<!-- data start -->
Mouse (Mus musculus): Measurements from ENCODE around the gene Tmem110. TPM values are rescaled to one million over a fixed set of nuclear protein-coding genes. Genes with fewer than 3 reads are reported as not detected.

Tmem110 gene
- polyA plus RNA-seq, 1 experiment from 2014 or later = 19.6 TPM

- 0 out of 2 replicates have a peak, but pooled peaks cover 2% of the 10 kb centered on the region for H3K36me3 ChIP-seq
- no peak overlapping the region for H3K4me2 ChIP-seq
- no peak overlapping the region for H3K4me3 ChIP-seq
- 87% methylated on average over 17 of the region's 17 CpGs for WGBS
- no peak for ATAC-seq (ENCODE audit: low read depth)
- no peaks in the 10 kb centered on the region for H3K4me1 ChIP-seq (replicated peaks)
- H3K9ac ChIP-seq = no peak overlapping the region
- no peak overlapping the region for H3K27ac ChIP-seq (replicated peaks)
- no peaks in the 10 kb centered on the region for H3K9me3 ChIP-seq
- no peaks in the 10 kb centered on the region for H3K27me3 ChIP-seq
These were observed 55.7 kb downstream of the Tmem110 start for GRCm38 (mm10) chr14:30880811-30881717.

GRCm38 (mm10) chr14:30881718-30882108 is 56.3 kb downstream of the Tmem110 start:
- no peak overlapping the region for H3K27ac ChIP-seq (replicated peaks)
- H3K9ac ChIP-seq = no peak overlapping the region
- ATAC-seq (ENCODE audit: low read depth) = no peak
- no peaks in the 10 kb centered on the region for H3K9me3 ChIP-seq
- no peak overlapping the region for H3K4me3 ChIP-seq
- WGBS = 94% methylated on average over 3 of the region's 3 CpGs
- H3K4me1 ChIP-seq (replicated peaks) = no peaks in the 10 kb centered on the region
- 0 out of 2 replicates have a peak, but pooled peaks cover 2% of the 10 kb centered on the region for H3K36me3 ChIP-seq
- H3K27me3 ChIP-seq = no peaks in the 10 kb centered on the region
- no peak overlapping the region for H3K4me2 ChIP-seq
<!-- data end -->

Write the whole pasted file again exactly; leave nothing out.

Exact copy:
Mouse (Mus musculus): Measurements from ENCODE around the gene Tmem110. TPM values are rescaled to one million over a fixed set of nuclear protein-coding genes. Genes with fewer than 3 reads are reported as not detected.

Tmem110 gene
- polyA plus RNA-seq, 1 experiment from 2014 or later = 19.6 TPM

- 0 out of 2 replicates have a peak, but pooled peaks cover 2% of the 10 kb centered on the region for H3K36me3 ChIP-seq
- no peak overlapping the region for H3K4me2 ChIP-seq
- no peak overlapping the region for H3K4me3 ChIP-seq
- 87% methylated on average over 17 of the region's 17 CpGs for WGBS
- no peak for ATAC-seq (ENCODE audit: low read depth)
- no peaks in the 10 kb centered on the region for H3K4me1 ChIP-seq (replicated peaks)
- H3K9ac ChIP-seq = no peak overlapping the region
- no peak overlapping the region for H3K27ac ChIP-seq (replicated peaks)
- no peaks in the 10 kb centered on the region for H3K9me3 ChIP-seq
- no peaks in the 10 kb centered on the region for H3K27me3 ChIP-seq
These were observed 55.7 kb downstream of the Tmem110 start for GRCm38 (mm10) chr14:30880811-30881717.

GRCm38 (mm10) chr14:30881718-30882108 is 56.3 kb downstream of the Tmem110 start:
- no peak overlapping the region for H3K27ac ChIP-seq (replicated peaks)
- H3K9ac ChIP-seq = no peak overlapping the region
- ATAC-seq (ENCODE audit: low read depth) = no peak
- no peaks in the 10 kb centered on the region for H3K9me3 ChIP-seq
- no peak overlapping the region for H3K4me3 ChIP-seq
- WGBS = 94% methylated on average over 3 of the region's 3 CpGs
- H3K4me1 ChIP-seq (replicated peaks) = no peaks in the 10 kb centered on the region
- 0 out of 2 replicates have a peak, but pooled peaks cover 2% of the 10 kb centered on the region for H3K36me3 ChIP-seq
- H3K27me3 ChIP-seq = no peaks in the 10 kb centered on the region
- no peak overlapping the region for H3K4me2 ChIP-seq